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Cutler Family Outings

Written by Alice May Cutler and contributed to Family Search by Ted Walker

Cutler Family Outings
Written by Alice May Cutler, 1976

The children of Ralph and Virginia Cutler learned to work together out on the farm and they played together when there was time. There was supper in the canyons if they couldn't spend all day and an occasional evening at Sugar House or Liberty Park for a picnic or to attend a band concert or to get an ice cream cone. Every summer they attended the delightful operettas at Nibley Park when Jesse Evans (Smith), noted Utah contralto performed in the outdoor stage production of Robin Hood, The Student Prince and other such productions.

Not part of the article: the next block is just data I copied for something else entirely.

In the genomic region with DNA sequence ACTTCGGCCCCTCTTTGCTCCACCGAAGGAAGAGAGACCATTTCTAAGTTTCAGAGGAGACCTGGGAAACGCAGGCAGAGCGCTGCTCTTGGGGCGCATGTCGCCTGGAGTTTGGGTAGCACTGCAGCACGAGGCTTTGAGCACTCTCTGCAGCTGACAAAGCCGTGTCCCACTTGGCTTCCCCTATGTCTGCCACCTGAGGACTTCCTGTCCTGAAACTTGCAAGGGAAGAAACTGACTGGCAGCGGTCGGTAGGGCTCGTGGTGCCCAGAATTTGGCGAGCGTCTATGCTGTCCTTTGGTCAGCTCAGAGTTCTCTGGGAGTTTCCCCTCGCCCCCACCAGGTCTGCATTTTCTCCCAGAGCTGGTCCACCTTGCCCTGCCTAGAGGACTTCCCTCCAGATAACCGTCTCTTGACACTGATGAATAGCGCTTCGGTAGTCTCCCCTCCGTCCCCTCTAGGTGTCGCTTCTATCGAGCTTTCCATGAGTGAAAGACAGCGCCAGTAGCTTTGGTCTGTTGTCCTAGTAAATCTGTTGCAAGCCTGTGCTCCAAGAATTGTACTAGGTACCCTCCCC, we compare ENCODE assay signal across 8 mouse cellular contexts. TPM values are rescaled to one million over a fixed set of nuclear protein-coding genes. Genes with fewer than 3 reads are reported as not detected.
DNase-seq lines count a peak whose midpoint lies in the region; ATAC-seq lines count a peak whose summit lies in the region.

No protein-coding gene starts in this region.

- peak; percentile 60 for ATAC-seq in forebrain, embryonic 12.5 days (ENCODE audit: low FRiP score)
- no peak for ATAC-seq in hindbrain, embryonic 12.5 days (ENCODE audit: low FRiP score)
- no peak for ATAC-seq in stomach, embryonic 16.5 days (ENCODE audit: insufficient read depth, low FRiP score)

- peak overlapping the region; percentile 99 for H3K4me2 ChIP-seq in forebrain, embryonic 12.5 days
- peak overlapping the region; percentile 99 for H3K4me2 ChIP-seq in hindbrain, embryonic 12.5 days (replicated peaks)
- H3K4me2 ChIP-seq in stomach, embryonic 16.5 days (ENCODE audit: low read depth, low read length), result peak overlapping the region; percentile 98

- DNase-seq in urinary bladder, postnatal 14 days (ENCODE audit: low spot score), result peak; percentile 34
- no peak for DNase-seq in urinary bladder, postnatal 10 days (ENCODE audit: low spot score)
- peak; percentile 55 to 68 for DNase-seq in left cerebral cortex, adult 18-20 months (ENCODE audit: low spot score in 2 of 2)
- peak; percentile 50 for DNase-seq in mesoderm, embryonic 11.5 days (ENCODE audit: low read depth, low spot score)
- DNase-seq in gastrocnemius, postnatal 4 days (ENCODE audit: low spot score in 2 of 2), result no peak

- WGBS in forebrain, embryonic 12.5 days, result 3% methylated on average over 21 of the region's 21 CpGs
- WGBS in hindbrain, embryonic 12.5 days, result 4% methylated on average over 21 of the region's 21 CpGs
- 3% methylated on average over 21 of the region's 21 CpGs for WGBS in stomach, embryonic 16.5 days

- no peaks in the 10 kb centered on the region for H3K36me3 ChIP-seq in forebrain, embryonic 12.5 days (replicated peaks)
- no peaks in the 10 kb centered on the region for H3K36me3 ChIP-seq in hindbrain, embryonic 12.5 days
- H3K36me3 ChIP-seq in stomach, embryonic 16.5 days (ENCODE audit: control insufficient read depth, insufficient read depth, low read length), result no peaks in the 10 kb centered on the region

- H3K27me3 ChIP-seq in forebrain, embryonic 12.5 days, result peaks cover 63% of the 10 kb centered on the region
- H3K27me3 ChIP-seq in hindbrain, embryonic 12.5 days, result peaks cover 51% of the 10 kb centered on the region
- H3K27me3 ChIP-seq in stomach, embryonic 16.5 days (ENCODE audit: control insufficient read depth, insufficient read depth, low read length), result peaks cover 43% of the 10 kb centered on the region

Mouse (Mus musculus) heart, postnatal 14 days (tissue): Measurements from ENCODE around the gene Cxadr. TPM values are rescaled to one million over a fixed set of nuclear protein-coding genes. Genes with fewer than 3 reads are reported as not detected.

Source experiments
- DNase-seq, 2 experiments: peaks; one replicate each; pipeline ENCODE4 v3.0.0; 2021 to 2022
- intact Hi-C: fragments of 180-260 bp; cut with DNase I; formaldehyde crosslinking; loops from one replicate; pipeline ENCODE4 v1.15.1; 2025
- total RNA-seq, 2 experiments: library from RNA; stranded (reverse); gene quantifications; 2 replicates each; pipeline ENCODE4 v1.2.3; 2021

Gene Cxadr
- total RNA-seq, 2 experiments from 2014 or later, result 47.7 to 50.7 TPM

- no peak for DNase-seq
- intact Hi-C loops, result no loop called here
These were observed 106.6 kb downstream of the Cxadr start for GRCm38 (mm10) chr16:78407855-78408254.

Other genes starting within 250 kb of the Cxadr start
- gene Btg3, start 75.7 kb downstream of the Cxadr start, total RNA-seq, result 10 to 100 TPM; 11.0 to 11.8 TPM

Every summer Ralph Cutler took his "flock" on one "superb" trip to the now historic Saltair Resort.  It seemed to the children like a long trip then, but once there, IT WAS FUN! "Mama" would never allow her "flock" to ride on that dangerous, rickety skyscraper roller coaster which the fierce winds kept blowing over, but they watched with gleeful shrieks and wide eyes as "Papa" tried to walk through the "barrel" in the fun house without falling and they always had one very special ride on the Merry-Go-Round. But most fun of all was the sheer joy of floating as a family on that (then clean) salty water of the great Salt Lake and feeling the biting sting when a salty finger perchance rubbed an eye. Now, the soothing sensation of those fresh water showers - the salty smell of the bath houses, the funny old fashioned rented bathing suits ("Mama" always made hers with elbow length sleeves) - the picnic like supper on that historic pavilion built over the lake on stilt-like beams sunken into the salty lake bottoms - the sound of salt water beating and lashing at the weathered beams beneath the pavilion floor - the seagulls gracefully landing on the water closeby to feed on bits of bread thrown to them - the colorful sunsets reflected on the waters edge in the distance - the quietness - the smell of clean salt water air - are all memories which still nostalgically linger. When night fell and the light of the moon carved a path across the waves of salt water, the Cutlers watched the young couples dance and sway to the soft melodious sounds of the dance orchestra in that great historical building. Later in the evening the family returned home, the children tired but happy, though sometimes cross that the day had gone by so fast.